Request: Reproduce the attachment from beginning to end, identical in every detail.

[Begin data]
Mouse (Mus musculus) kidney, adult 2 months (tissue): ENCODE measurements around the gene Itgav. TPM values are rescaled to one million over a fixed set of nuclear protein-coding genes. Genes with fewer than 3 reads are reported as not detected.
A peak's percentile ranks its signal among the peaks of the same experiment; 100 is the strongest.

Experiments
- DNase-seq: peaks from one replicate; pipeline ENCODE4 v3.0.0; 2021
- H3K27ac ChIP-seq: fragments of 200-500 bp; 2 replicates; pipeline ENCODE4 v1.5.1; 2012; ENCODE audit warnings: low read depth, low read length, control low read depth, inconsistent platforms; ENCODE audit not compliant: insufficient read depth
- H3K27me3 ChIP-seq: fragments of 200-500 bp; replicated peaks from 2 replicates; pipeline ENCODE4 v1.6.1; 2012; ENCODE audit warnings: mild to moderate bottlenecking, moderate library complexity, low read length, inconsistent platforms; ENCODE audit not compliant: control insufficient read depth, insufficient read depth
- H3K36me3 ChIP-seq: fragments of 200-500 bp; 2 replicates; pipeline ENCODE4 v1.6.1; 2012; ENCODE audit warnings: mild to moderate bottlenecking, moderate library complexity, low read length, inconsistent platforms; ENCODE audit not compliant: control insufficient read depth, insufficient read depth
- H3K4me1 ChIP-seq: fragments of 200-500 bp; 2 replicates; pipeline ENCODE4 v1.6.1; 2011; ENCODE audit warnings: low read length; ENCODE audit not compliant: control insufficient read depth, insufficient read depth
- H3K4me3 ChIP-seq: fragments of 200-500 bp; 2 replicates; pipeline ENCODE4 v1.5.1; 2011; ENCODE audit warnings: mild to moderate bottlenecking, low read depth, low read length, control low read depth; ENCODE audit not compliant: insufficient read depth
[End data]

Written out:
Mouse (Mus musculus) kidney, adult 2 months (tissue): ENCODE measurements around the gene Itgav. TPM values are rescaled to one million over a fixed set of nuclear protein-coding genes. Genes with fewer than 3 reads are reported as not detected.
A peak's percentile ranks its signal among the peaks of the same experiment; 100 is the strongest.

Experiments
- DNase-seq: peaks from one replicate; pipeline ENCODE4 v3.0.0; 2021
- H3K27ac ChIP-seq: fragments of 200-500 bp; 2 replicates; pipeline ENCODE4 v1.5.1; 2012; ENCODE audit warnings: low read depth, low read length, control low read depth, inconsistent platforms; ENCODE audit not compliant: insufficient read depth
- H3K27me3 ChIP-seq: fragments of 200-500 bp; replicated peaks from 2 replicates; pipeline ENCODE4 v1.6.1; 2012; ENCODE audit warnings: mild to moderate bottlenecking, moderate library complexity, low read length, inconsistent platforms; ENCODE audit not compliant: control insufficient read depth, insufficient read depth
- H3K36me3 ChIP-seq: fragments of 200-500 bp; 2 replicates; pipeline ENCODE4 v1.6.1; 2012; ENCODE audit warnings: mild to moderate bottlenecking, moderate library complexity, low read length, inconsistent platforms; ENCODE audit not compliant: control insufficient read depth, insufficient read depth
- H3K4me1 ChIP-seq: fragments of 200-500 bp; 2 replicates; pipeline ENCODE4 v1.6.1; 2011; ENCODE audit warnings: low read length; ENCODE audit not compliant: control insufficient read depth, insufficient read depth
- H3K4me3 ChIP-seq: fragments of 200-500 bp; 2 replicates; pipeline ENCODE4 v1.5.1; 2011; ENCODE audit warnings: mild to moderate bottlenecking, low read depth, low read length, control low read depth; ENCODE audit not compliant: insufficient read depth